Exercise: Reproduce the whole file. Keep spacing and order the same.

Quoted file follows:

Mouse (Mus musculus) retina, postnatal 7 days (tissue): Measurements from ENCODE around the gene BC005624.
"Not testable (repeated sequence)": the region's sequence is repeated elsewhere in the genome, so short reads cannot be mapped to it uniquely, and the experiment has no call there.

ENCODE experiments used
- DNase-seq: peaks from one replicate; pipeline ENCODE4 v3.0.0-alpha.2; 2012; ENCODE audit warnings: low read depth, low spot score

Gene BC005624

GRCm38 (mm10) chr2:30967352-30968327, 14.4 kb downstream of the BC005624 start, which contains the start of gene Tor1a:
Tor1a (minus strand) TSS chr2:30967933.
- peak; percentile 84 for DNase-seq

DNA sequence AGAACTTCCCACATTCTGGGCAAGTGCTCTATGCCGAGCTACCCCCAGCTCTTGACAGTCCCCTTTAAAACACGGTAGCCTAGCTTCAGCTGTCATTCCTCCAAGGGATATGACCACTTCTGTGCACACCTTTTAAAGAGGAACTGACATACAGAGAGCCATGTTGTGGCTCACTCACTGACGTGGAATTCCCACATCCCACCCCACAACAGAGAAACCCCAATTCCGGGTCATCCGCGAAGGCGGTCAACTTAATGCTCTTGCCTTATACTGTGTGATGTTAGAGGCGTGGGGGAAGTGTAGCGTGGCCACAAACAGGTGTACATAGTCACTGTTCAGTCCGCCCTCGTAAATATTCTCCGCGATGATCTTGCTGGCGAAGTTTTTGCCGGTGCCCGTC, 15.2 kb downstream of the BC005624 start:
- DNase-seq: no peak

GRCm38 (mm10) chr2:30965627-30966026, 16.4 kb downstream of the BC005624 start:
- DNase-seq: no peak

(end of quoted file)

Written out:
Mouse (Mus musculus) retina, postnatal 7 days (tissue): Measurements from ENCODE around the gene BC005624.
"Not testable (repeated sequence)": the region's sequence is repeated elsewhere in the genome, so short reads cannot be mapped to it uniquely, and the experiment has no call there.

ENCODE experiments used
- DNase-seq: peaks from one replicate; pipeline ENCODE4 v3.0.0-alpha.2; 2012; ENCODE audit warnings: low read depth, low spot score

Gene BC005624

GRCm38 (mm10) chr2:30967352-30968327, 14.4 kb downstream of the BC005624 start, which contains the start of gene Tor1a:
Tor1a (minus strand) TSS chr2:30967933.
- peak; percentile 84 for DNase-seq

DNA sequence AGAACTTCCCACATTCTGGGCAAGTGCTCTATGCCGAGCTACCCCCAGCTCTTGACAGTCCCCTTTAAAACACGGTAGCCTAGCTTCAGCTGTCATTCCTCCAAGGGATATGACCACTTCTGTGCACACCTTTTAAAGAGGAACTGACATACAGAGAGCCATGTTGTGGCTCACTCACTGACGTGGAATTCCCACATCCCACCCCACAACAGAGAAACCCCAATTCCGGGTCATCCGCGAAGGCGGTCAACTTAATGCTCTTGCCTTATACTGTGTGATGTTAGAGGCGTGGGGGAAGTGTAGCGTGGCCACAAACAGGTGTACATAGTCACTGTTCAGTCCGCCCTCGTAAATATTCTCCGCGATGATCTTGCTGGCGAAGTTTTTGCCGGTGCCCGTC, 15.2 kb downstream of the BC005624 start:
- DNase-seq: no peak

GRCm38 (mm10) chr2:30965627-30966026, 16.4 kb downstream of the BC005624 start:
- DNase-seq: no peak